March Kickstarter Round-Up: New SNES Games and Heinlein Comics

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Once a month we'll be bringing you a look at some of the local Kickstarter campaigns in order to let you know what's getting ready to be unleashed through the help of small investors.

The estate of the late science fiction master Robert A. Heinlein is actually managed right here in Houston. Virginia Edition publishes a 46-volume definitive collection of Heinlein's work that is as expensive as it fantastic! Their latest project is bringing to life a Heinlein novel in graphic novel format, with further adaptations to follow if successful.

The novel in question is Citizen of the Galaxy, a wonderful tale of a young slave boy who begins to rise in galactic society first as a freedom fighter, then a military officer and finally as the long-lost heir of a wealthy and influential company orphaned so his parents' enemies could secretly profit from the slave trade. It's a dashing space tale and it can only get better under the pen of Batman and Deathstroke artist Steve Erwin. Fifteen dollars gets you a soft cover edition, and $50 a signed hardcover. That's a pretty fair price for a graphic novel.

Goal: $26,400 by March 31

Longtime readers know I have a passion for hard releases for defunct gaming systems, and that the SNES is my favorite of all time. This month I'm proud to tell you of Houston's own Eleazar Galindo Navarro, the man bringing us not one but four new SNES games in actual cartridge format.

Plenty of people put out new SNES games as online releases, but Navarro persuaded three other developers he'd met to combine their efforts in order to kick it completely old school. The result is four games in one. Mazeam is a puzzler in the vein of Solomon's Key, in that you can actually become trapped if you fail to solve the level. Luckily, restarting just costs you a life, not a reset like SK. UWOL - Quest for Money is a side-scroller about a haunted house you loot while avoiding ghosts and ghouls.

You also get Skipp and Friends, which is sort of like a top-down version of Lost Vikings where you use three characters with different skill sets to advance. The one that is absolutely breathtaking, though, is N- WARP Daisakusen. It's a top-down fighting game that supports up to eight players. The Kickstarter has a fantastic deal, with $60 getting you the cart, instruction manual and a poster. That's a better price than when Final Fantasy IV first came out in America. Retro gamers can't miss this kind of bargain.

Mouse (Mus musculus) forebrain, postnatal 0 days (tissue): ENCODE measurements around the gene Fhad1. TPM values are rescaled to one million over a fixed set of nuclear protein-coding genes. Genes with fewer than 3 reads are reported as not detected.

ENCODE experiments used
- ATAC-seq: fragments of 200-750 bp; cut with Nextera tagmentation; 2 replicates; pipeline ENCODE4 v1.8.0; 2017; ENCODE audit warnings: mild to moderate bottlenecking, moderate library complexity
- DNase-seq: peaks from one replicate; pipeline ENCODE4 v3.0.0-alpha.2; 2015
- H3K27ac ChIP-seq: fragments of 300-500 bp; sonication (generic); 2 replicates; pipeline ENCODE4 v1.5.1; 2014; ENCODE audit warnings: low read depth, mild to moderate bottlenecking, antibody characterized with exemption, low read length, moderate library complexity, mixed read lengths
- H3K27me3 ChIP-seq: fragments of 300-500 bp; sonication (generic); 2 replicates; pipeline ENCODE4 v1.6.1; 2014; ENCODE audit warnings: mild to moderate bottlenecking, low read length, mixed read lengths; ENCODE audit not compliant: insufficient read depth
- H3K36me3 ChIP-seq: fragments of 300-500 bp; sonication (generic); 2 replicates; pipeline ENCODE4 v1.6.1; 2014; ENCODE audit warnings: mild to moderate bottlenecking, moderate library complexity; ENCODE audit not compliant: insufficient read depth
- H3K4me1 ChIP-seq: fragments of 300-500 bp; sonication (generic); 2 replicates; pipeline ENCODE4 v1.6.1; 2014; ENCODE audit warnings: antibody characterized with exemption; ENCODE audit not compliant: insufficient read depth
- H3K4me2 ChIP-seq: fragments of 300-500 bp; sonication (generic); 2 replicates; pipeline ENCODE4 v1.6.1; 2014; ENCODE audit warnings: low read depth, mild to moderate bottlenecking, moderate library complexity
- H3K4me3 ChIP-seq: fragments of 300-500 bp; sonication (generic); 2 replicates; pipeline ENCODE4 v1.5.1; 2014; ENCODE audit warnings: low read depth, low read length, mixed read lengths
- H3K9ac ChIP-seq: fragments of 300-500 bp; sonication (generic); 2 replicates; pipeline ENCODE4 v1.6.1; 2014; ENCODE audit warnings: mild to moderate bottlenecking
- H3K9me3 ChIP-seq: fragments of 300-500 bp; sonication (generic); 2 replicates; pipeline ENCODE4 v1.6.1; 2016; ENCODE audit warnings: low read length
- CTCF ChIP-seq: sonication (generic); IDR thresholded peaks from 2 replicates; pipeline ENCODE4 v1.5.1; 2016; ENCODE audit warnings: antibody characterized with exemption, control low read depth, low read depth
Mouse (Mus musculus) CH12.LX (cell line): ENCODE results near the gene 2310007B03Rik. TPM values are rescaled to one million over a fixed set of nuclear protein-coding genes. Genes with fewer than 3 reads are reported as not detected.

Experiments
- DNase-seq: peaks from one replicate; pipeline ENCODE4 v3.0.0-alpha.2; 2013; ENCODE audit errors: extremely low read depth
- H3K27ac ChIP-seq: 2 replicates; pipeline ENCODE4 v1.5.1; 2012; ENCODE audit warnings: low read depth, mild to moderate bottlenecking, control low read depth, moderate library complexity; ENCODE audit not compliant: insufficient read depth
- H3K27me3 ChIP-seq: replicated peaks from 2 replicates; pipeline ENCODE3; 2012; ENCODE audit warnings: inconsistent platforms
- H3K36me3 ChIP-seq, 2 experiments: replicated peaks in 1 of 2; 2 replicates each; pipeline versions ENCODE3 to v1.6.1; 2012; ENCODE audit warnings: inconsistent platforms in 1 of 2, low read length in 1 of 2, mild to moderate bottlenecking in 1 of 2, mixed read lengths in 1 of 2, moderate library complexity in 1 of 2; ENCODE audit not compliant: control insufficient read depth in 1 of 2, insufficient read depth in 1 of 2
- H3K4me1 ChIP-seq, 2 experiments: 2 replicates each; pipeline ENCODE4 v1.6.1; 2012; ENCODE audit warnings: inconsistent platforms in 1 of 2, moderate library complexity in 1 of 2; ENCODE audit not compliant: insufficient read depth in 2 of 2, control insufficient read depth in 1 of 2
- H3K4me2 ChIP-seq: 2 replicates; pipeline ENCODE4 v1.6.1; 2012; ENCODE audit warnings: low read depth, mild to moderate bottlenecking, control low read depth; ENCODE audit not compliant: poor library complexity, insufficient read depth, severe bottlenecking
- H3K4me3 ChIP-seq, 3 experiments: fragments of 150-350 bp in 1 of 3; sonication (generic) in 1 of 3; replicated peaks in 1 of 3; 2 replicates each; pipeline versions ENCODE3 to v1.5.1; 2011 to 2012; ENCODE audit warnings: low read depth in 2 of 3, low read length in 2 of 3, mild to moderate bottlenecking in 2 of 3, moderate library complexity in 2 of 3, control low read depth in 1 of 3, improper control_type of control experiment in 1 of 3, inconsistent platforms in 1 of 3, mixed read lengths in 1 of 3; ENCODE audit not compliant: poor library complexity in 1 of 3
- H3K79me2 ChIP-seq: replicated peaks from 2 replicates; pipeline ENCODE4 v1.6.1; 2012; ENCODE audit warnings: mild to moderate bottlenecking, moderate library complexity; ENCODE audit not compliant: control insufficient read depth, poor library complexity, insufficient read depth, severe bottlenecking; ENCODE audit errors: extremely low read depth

Goal: $10,500 by May 5

And now, after having talked about two of the absolute coolest things I've ever seen on Kickstarter from Houston, I want to quickly explain why I don't usually feature musician projects on here. This is TBurner, and he wants $35,000 to put out an EP. No, I did not add an extra zero in there.

TBurner caught my eye by calling his personal brand of hip-hop "the future of music." Now, I'm not a big hip-hop fan, but I'm savvy enough to know that something like "No Church in the Wild" will still be cited as an influence 40 years later. TBurner's sole song on SoundCloud "Nite Lites" ain't no "No Church in the Wild."

Nonetheless, he is at "a point where I'm gaining national recognition" and wants to take it to the next level. He's asking fans to fund the whole shebang including videos, commercials, touring, CD pressing, music recording, publishing and a series of 30 radio adverts. Apparently for TBurner, the music industry has literally not changed a single iota since he debuted in 2002.

I hate to pick on the guy, who currently has zero backers, but I am going to hold him up as an example here. My fellow musicians, and please remember I am one of you as well, please have some damned sense when you start a Kickstarter. No one is paying $100 to have coffee with you at this level, and your EP doesn't cost $35,000 to record in this day and age. The 71's did a full-length album for less than half of what TBurner wants, and for $100 Keaton would give you free guitar lesson in addition to a poster, the album, a T-shirt and unreleased B-sides.

Goal: Who cares?

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